After retiring, the two joined the Mobile Missionary Assistance Program, traveling through most of the 50 states and helping out at churches, camps, wherever they were needed. That was good for them, too.

“At our age, it’s a lot of routine,” Thomas said. “When we were younger, you’d have to mix it up. You can get in a rut and just be doing the same thing all the time, and that’s not good.”

The most important thing, though, for a solid union? Both Thomas and her husband and Scogland and his said it was a foundation of friendship.

“Be friends first and get to know each other,” Thomas said.

“You’ve gotta be friends,” Scogland said. “You definitely have to be friends.”

Census figures show the rate of people married by their mid-30s reached its peak during the 1970s and ’80s, when only about 6 percent of people age 35 and older were not married and never had been. In 2010, that figure was closer to 14 percent for men and 11 percent for women.

Rate lower in county

In Sonoma County, the marriage rate is actually a little bit lower than California’s. Statewide, from 1999 to 2014, the average rate of marriages per 1,000 people was 6.2. In Sonoma County, for the same time period, the average rate was 6.1. The 2015 rate statewide was unavailable; in Sonoma County, it was 6.5 marriages per 1,000 people.

The way couples approach marriage is different now, too.

“For the woman who marries the man in 1846, the woman had very few legal rights; she was looking to have someone to provide for her, to be a father to her children,” said Diane Gleim, a Santa Rosa-based marriage and sex therapist. “Now, people expect someone to be there. People expect so much more from their partner now, from their spouse. We expect them to be our best friend, our business partner, our sexual partner, our co-parent, and we expect them to be our caregiver. That’s a huge thing to put on another person, and to have somebody put on us — to be all of that for them.”

Among couples now, there’s a greater understanding about sharing within relationships, a change that can be credited to the feminist movement, she said.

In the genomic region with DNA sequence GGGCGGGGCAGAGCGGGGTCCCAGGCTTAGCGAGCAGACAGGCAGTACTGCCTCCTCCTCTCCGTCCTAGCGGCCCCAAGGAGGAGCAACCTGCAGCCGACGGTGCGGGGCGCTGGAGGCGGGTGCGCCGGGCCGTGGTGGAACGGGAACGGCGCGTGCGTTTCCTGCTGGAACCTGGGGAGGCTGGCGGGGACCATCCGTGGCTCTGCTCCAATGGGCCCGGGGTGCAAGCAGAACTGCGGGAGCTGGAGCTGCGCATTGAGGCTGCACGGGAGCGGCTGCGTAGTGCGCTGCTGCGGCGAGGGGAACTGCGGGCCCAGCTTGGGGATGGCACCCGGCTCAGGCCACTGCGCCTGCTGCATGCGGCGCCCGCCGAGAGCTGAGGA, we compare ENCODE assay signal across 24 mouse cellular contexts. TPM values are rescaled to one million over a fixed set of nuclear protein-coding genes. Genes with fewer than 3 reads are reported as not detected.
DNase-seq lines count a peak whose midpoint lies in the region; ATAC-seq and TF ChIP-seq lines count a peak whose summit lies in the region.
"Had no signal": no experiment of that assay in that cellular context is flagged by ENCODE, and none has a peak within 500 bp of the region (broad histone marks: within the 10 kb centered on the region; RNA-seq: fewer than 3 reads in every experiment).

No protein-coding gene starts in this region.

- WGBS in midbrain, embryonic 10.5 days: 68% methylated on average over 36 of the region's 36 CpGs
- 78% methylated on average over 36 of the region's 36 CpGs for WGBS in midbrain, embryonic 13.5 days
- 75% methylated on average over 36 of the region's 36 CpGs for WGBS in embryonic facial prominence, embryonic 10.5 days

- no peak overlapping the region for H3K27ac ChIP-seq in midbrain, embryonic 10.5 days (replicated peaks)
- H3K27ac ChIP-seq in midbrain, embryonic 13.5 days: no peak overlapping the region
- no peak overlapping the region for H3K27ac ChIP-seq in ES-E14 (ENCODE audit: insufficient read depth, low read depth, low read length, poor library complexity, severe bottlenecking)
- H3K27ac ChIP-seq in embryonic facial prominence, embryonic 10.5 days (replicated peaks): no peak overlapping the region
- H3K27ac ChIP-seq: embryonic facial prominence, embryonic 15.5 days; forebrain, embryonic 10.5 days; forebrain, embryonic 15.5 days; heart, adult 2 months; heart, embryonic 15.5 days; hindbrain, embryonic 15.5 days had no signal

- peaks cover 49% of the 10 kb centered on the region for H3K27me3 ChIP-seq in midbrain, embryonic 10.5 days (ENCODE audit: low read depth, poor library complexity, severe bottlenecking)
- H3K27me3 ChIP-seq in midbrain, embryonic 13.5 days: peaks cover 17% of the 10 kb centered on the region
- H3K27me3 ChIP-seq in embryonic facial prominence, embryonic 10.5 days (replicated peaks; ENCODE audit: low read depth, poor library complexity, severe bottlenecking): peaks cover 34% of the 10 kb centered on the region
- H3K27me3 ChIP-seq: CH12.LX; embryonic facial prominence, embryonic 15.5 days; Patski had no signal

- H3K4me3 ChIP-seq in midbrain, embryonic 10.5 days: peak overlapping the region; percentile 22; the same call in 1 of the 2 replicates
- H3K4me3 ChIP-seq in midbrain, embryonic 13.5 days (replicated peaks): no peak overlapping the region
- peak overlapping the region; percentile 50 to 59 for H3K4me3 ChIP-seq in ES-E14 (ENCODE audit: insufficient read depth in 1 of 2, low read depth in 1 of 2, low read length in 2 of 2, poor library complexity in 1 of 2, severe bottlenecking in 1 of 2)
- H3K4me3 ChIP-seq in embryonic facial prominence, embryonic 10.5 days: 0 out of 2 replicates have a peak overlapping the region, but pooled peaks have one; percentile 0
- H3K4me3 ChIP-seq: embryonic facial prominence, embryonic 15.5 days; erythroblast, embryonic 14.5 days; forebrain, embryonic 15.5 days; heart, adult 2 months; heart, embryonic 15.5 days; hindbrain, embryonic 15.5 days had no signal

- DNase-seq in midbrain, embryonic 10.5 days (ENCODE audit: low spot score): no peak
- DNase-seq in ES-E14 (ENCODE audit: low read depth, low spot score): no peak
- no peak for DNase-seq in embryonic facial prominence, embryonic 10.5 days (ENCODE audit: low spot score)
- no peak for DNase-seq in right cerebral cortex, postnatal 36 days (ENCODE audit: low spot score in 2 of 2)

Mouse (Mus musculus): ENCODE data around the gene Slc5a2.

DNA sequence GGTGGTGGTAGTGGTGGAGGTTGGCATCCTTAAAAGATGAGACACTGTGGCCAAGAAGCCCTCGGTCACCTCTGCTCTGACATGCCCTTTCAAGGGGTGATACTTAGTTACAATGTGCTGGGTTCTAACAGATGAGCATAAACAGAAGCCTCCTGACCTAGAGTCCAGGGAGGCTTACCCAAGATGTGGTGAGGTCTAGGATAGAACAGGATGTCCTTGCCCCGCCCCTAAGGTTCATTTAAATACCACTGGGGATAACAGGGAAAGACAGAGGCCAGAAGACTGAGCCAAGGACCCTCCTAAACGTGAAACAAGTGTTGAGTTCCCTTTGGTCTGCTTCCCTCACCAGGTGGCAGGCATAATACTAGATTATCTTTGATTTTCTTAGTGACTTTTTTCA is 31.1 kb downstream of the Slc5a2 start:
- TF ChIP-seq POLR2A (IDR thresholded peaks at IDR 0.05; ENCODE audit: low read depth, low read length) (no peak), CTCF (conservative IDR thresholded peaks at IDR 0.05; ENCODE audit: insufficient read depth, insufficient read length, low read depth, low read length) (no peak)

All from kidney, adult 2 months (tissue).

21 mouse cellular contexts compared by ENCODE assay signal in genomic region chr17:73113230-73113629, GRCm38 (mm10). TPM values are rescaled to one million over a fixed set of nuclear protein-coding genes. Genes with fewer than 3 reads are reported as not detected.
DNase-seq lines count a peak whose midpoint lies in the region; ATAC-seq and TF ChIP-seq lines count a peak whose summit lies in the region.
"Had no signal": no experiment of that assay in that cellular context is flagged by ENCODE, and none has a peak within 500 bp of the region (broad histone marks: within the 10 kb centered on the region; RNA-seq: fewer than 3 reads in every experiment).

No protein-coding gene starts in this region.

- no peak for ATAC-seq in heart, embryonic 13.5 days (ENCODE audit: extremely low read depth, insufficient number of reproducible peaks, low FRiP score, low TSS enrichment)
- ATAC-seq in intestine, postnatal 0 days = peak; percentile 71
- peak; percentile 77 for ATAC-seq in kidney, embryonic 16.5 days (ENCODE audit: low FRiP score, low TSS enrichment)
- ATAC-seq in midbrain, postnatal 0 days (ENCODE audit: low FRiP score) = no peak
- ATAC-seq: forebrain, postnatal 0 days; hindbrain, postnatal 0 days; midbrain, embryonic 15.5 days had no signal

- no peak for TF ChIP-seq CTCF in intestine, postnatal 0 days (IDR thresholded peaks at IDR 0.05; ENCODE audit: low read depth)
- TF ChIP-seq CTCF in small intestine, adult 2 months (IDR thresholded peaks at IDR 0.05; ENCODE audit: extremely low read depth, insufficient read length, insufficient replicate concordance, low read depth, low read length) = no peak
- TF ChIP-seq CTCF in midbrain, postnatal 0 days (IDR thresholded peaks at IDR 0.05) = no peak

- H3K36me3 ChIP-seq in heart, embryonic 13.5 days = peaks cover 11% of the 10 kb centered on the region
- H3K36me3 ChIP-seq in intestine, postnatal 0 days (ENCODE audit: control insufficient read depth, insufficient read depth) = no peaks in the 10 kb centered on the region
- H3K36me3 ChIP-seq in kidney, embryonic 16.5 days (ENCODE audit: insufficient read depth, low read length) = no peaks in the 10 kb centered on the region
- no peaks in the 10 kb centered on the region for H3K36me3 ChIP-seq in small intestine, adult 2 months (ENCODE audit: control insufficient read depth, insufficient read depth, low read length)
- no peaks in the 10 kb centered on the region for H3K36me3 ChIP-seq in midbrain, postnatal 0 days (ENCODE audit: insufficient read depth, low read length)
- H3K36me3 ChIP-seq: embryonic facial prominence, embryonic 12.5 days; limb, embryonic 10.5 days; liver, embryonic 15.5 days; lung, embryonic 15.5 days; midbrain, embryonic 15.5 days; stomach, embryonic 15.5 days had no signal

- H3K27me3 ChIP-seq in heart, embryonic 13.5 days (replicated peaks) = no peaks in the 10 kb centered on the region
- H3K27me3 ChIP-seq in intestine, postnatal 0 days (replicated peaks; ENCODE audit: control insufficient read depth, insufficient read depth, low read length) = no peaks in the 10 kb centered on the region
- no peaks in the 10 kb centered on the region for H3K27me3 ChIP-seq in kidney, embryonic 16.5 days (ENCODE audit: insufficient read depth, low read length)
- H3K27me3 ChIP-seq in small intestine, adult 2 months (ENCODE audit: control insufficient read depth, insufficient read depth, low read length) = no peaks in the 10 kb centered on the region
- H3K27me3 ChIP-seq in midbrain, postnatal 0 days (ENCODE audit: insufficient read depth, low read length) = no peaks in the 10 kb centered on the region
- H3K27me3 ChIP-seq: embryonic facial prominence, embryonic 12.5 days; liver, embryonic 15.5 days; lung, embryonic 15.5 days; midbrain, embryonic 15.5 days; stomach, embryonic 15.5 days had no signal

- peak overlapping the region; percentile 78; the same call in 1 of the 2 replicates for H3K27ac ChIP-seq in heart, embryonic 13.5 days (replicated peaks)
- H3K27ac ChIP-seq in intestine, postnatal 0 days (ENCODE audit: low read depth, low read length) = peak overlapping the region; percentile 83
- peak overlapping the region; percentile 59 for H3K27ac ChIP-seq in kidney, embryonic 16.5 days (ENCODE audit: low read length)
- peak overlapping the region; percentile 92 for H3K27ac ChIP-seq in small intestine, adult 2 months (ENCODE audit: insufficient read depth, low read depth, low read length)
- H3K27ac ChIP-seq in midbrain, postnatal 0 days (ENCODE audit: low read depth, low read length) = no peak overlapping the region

Roles have changed

Traditional, gendered roles in marriage, even for same-sex couples, have been eroded, Gleim said.

“It used to be … that’s what people expected marriage to be,” she said. “There are so many couples now who don’t buy into that.”

And what will marriage in Sonoma County look like decades from now?

Gleim looked to Scandinavian countries as a possible answer.

In Norway in 2014, the age of first marriage reached an all-time high of 34.3 years for men and 31.6 years for women, according to Statistics Norway, the country’s official data bureau.

The age of first marriage for both genders has increased every year except one since 1974, climbing by about 4.5 years for both sexes in the past two decades alone. Experts credit the trend to the increase in cohabitation out of wedlock.

“I think there is a trend that people do want to live together first to see how compatible they are in that regard, to see what issues might come up,” Gleim said. “Let’s face it, you never really know somebody unless you live with them.”

Taking wedding vows remains an altogether more significant step for most, she said.

“The legalization of gay marriage is proof of that,” she said. “There’s something inherently important in it.”

You can reach Staff Writer Christi Warren at 521-5205 or christi.warren@pressdemocrat.com. On Twitter @SeaWarren.